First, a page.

New York Daily News reported today that Barnes & Noble will be closing its 15-year old Broadway store due to rising rent costs. With more customers turning to online outlets for books, brick-and-mortar bookstores, especially independent ones, have been struggling to remain relevant. Now, the chain bookstores are also feeling the strain of the economy and the growing interest in digital books. B&N's Lincoln Center location has been popular for many years because of its size and regular author events. With it closing, what does this mean for customers?
In Bring on the Books for Everybody: How Literary Culture Became Popular Culture, Jim Collins looks at how literary culture has transformed into a social activity, with superstore bookshops fueling it. Over the last two decades, superstore bookshops have helped create a customer community. With the rise of more digital books, will this change? Will reading once again become a solitary activity?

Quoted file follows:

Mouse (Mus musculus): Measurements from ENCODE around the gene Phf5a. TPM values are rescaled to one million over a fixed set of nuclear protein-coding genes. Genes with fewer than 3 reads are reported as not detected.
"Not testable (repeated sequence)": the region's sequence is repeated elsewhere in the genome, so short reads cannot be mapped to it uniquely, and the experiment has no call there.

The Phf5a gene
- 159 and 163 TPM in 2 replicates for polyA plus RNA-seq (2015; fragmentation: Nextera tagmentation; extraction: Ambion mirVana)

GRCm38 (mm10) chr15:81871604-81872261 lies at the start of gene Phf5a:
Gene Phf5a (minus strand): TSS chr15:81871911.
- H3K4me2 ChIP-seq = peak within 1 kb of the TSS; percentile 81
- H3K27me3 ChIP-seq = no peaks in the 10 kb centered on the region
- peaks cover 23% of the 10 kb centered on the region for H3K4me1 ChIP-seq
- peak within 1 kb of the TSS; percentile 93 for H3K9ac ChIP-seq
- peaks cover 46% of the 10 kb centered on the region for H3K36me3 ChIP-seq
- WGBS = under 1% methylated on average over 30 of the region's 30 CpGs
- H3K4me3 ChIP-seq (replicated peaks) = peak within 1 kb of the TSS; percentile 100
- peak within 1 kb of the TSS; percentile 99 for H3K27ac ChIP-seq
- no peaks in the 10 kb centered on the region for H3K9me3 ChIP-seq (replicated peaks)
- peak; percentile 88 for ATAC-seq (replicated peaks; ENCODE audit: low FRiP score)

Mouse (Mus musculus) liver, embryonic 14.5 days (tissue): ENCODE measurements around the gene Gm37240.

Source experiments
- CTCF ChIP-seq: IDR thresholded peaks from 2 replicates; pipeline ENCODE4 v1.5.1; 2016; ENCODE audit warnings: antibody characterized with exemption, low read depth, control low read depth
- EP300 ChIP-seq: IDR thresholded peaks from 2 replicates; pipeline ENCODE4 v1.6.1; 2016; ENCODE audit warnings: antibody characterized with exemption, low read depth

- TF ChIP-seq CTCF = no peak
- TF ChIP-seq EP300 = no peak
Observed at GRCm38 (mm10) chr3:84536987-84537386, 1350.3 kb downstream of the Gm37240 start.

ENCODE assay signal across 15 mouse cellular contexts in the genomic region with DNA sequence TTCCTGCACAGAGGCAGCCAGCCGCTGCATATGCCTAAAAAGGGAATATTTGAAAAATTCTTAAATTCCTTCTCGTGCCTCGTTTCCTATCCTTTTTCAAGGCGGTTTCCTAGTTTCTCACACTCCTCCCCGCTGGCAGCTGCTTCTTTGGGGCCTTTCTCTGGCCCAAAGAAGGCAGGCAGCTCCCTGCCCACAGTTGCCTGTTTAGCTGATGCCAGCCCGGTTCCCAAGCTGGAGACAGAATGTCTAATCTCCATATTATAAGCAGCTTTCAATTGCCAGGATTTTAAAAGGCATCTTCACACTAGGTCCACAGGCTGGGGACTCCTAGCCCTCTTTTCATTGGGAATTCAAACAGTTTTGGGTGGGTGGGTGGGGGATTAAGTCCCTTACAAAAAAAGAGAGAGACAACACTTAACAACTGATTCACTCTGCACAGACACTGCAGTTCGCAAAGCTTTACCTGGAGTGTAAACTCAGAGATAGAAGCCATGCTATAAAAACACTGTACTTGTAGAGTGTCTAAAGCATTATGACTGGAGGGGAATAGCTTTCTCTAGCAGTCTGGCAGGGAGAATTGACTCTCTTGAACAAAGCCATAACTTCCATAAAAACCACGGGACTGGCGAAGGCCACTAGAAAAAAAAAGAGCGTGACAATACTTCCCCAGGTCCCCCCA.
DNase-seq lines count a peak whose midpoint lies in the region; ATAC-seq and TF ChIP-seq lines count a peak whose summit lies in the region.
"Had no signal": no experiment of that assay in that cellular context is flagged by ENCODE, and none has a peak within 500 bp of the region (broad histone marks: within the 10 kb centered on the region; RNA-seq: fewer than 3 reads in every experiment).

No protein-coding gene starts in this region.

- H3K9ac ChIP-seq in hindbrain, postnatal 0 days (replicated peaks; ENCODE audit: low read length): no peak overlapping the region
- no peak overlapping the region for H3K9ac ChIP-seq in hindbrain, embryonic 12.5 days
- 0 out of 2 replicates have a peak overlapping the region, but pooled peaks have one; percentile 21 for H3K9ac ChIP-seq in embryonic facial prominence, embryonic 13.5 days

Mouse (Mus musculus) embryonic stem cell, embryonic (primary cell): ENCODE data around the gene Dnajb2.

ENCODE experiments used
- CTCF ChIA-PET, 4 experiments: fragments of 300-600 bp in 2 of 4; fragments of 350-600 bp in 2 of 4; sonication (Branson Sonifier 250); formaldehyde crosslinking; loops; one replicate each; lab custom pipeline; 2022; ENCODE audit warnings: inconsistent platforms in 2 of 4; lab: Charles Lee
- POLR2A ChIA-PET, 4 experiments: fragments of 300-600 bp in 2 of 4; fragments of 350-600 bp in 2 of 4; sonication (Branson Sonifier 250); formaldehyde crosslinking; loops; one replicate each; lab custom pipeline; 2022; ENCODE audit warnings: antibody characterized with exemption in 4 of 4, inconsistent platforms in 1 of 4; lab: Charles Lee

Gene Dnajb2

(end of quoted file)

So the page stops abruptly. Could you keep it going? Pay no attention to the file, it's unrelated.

Collins uses B&N as one of several examples to describe how literary fiction has been transformed into best-selling, high-concept entertainment. Central to his analysis and, he argues, to contemporary literary culture, is the notion that refined tasted is now easily acquired; it is just a matter of knowing where to access it and whose advice to trust. He explains that B&N is one of several institutions that provides that and helps drive literary culture. If B&N stores like the one near Lincoln Center continue to close, will literary culture start to morph?